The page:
Teach Your Dog How to Swim With These Simple Steps
Many pet parents believe dogs are natural swimmers, but that’s not true. Their ability to swim depends on their breed. That’s why it’s important to ensure your dog can swim before taking it out to the lake or pool. Make sure you and your furry family members are set up for water safety and success this summer with these helpful steps.
1. Pool Introduction
The first step to teach your dog how to swim is getting them familiar with the place. Familiarity is key. Start by hanging out near the pool for a few minutes. Consider bringing along some of their favorite treats or a favorite toy. Ensure that they are associating the experience with the best of times.
Once you have a few minutes to settle in, it is time to start walking around the pool. If you haven’t already this is a good time to put on your dog’s life vest. A walk around the pool gives your pup a lay of the land and allows them to familiarize the feeling of wearing the vest.
2. Water Time
Here is where the fun begins. It is time to descend the stairs into the pool. It will be good to remember that if this is your dog’s first experience, they probably won’t follow you into the water. That’s okay. They need a little patience.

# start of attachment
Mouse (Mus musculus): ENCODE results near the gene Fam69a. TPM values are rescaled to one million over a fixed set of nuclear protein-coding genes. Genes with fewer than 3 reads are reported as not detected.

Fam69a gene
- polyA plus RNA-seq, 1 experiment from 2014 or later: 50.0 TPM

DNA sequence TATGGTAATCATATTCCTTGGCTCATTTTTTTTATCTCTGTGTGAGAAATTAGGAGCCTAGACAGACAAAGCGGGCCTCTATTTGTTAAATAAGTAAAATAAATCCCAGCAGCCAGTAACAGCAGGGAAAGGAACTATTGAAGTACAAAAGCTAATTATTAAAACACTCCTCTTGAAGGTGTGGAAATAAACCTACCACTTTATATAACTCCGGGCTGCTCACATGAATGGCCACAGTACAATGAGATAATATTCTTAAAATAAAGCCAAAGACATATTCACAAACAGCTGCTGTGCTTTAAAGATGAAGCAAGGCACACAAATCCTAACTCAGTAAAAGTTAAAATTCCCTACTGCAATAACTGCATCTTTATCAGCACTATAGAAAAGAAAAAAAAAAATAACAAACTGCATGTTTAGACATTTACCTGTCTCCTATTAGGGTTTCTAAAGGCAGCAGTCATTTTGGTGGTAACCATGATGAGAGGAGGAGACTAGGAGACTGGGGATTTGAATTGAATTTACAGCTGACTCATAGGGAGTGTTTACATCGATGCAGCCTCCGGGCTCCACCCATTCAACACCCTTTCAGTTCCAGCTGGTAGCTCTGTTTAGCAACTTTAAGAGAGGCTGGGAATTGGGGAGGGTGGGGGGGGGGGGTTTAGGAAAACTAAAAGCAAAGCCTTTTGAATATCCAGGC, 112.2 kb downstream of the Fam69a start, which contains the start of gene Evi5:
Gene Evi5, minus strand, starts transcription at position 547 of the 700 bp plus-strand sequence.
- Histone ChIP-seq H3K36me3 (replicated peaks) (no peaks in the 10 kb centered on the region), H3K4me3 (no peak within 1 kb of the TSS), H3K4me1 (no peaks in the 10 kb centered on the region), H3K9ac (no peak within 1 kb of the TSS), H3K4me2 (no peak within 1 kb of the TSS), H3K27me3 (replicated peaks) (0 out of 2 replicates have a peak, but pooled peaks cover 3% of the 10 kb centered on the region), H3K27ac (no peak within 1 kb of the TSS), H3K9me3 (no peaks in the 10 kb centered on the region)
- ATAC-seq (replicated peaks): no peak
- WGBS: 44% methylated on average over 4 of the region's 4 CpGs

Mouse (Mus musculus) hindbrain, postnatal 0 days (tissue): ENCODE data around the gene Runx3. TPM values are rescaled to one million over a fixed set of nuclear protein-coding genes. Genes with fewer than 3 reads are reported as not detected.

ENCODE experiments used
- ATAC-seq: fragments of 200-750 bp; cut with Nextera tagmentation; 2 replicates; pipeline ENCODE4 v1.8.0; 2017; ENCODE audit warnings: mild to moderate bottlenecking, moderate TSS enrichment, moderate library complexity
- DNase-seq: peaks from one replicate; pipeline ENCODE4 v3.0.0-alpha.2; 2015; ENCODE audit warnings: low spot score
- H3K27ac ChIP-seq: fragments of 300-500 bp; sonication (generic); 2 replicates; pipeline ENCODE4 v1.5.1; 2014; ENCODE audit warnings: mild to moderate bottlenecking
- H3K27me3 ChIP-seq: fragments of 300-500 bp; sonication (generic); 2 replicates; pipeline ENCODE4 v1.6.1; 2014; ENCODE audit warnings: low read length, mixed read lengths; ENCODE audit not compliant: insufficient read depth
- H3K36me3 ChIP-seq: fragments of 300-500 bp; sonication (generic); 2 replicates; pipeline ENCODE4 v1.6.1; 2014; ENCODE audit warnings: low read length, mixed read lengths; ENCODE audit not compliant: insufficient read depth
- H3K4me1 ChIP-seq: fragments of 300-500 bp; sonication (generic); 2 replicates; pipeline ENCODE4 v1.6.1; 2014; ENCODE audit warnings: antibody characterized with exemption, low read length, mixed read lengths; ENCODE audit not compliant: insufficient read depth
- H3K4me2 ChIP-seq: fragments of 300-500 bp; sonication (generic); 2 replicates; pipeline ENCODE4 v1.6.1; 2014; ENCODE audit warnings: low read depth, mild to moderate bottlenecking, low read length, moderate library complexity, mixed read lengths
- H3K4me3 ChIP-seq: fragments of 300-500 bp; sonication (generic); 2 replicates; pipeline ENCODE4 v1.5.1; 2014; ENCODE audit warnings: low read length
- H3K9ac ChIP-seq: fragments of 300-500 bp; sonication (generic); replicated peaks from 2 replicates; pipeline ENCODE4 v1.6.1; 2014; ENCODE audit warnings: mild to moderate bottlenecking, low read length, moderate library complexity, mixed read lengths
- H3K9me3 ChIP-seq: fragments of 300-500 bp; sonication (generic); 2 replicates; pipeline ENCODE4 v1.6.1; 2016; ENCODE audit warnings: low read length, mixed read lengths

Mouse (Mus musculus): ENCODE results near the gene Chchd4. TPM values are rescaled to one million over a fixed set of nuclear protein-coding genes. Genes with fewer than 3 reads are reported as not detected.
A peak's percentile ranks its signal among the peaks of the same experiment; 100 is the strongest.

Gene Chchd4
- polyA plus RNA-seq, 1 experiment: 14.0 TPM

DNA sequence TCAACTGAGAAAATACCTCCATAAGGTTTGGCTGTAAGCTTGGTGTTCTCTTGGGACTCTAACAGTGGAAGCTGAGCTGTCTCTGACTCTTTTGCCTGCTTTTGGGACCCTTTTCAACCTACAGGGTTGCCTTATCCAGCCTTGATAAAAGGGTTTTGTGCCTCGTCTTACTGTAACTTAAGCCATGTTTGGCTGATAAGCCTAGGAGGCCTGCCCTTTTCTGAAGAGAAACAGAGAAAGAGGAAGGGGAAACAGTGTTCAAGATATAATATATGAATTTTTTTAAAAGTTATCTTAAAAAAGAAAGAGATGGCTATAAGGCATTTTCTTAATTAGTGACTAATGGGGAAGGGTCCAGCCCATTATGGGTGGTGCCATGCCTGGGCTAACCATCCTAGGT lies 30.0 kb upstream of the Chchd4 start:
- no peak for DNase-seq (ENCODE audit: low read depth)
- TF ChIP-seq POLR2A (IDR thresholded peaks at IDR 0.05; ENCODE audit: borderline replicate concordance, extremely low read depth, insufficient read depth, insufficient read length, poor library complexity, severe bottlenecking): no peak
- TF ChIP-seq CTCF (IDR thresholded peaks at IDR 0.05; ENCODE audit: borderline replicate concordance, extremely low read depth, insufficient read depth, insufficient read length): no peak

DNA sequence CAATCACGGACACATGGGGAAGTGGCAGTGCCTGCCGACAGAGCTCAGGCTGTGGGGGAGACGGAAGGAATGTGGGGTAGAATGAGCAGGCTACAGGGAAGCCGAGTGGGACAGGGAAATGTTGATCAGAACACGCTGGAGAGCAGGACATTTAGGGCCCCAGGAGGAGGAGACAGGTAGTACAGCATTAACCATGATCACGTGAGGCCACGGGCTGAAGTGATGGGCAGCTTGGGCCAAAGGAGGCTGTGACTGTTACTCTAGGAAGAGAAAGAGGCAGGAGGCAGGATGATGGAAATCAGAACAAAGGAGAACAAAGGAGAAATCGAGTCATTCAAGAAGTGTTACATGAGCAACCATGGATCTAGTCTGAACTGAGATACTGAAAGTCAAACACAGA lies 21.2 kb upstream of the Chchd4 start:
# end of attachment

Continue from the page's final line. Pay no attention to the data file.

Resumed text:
Begin by placing your pup’s front paws on the first step in the pool. Eventually, you will be able to position their paws so that they’re standing in the water. Make sure you cheer them on and shower them with love and encouragement – good boy/girl!
3. Swim Fun For Everyone
As your dog continues to get more comfortable in the water, you can begin easing them deeper into the water. Eventually, their feet will no longer be touching the ground. Make sure you’re right by their side the entire time, continuing to reassure them. If your dog is wearing a life vest, you can easily guide him around the pool with that. If not, placing your hand under their belly can provide the same stabilized guidance.
Try to coax them gently away from the pool’s edges and walls where they might escape. If they seem to be determined to reach the wall, allow them to do so before a gentle “no” followed by tons of love and encouragement.
If they’re gunning for the wall, let them approach it before gently saying “no” and guiding them away with plenty of encouragement and love as they start swimming again. Slow and steady will mean swimming success.
Though this process may take some time and patience, you and your dog will be safer and happier because of it. Just remember to stay patient, don’t panic, and have a splashing good time with your best furry friend.